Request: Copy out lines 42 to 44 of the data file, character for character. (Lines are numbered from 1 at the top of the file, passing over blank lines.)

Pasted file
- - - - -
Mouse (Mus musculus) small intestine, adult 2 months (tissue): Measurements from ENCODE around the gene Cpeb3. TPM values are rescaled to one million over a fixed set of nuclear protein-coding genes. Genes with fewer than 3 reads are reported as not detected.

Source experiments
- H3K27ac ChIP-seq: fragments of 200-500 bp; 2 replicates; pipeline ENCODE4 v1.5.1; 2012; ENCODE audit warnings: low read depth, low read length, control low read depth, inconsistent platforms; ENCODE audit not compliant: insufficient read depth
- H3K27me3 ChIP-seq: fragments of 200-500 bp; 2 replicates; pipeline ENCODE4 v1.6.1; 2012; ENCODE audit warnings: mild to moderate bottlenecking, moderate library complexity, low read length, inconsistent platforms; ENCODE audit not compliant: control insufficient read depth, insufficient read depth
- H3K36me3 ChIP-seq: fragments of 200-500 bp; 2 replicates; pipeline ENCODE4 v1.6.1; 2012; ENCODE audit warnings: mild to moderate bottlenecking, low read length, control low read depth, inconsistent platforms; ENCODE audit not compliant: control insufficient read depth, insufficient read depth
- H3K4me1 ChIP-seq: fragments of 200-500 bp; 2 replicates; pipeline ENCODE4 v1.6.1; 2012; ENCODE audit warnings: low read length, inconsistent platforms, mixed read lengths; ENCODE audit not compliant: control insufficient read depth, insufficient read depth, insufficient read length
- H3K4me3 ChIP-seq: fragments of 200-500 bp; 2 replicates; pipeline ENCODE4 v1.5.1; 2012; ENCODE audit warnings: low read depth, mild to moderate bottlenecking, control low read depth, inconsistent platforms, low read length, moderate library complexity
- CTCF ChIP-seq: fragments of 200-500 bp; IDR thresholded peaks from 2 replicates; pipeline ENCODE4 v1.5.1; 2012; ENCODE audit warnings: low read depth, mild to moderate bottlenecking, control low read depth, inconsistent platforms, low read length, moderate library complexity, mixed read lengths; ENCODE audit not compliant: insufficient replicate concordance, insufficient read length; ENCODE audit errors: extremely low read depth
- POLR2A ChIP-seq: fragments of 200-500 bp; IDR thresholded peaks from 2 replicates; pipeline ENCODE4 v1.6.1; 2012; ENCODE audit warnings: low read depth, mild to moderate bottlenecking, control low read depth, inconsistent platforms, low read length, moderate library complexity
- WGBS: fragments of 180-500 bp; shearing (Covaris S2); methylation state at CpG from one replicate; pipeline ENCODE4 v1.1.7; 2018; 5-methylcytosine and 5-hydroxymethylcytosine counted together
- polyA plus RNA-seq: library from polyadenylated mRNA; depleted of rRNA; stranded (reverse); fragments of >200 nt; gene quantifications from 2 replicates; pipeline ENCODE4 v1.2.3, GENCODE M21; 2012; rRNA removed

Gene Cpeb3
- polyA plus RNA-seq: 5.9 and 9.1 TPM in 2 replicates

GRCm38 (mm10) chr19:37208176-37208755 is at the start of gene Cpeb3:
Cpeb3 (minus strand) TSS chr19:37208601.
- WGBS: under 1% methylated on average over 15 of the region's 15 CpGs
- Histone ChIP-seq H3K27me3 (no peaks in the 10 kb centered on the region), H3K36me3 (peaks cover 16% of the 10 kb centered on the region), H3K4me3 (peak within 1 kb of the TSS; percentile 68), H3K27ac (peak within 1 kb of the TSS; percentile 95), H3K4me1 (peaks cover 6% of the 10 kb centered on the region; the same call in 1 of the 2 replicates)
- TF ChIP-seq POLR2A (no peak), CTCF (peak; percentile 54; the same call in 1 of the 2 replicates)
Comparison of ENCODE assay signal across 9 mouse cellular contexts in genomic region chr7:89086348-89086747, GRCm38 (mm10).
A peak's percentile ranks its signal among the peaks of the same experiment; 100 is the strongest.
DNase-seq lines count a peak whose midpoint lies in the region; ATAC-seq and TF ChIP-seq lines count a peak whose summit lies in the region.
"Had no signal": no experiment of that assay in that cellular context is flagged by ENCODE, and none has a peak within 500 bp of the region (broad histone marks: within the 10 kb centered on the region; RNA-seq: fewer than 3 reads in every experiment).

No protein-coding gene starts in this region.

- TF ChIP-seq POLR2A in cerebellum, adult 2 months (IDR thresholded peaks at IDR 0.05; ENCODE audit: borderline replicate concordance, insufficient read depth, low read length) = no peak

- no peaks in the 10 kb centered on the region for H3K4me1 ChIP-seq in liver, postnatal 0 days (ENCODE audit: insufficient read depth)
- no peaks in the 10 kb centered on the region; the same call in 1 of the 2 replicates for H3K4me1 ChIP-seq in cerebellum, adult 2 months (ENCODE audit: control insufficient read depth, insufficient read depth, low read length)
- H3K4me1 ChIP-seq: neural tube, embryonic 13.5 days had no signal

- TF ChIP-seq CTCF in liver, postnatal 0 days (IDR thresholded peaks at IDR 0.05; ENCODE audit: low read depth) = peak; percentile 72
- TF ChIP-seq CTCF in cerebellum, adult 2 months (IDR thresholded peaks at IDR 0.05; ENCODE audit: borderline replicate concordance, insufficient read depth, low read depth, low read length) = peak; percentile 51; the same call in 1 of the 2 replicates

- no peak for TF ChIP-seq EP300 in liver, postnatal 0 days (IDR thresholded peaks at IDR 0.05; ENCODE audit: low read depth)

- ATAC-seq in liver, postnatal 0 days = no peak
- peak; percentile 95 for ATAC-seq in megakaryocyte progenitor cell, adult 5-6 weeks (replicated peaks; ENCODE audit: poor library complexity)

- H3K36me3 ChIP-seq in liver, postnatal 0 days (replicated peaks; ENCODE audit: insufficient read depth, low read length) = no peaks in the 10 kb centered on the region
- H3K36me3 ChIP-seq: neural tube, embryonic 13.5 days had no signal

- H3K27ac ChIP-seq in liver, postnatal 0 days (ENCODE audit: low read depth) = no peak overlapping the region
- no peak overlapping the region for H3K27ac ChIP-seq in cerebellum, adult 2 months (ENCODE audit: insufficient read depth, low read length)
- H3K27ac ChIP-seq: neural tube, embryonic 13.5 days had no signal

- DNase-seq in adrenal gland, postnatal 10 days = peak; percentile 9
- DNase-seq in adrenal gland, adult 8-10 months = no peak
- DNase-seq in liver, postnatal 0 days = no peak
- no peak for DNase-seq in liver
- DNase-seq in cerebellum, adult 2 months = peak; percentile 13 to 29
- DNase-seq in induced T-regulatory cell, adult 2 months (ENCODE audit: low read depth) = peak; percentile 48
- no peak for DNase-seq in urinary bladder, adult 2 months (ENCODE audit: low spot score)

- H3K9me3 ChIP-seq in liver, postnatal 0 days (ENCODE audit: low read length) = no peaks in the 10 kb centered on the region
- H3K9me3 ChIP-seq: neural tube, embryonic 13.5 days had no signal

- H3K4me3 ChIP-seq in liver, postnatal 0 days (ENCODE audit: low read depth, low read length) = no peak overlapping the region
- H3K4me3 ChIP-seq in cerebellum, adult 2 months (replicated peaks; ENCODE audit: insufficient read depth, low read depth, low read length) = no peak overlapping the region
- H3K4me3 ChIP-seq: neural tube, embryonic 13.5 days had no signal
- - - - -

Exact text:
- DNase-seq in cerebellum, adult 2 months = peak; percentile 13 to 29
- DNase-seq in induced T-regulatory cell, adult 2 months (ENCODE audit: low read depth) = peak; percentile 48
- no peak for DNase-seq in urinary bladder, adult 2 months (ENCODE audit: low spot score)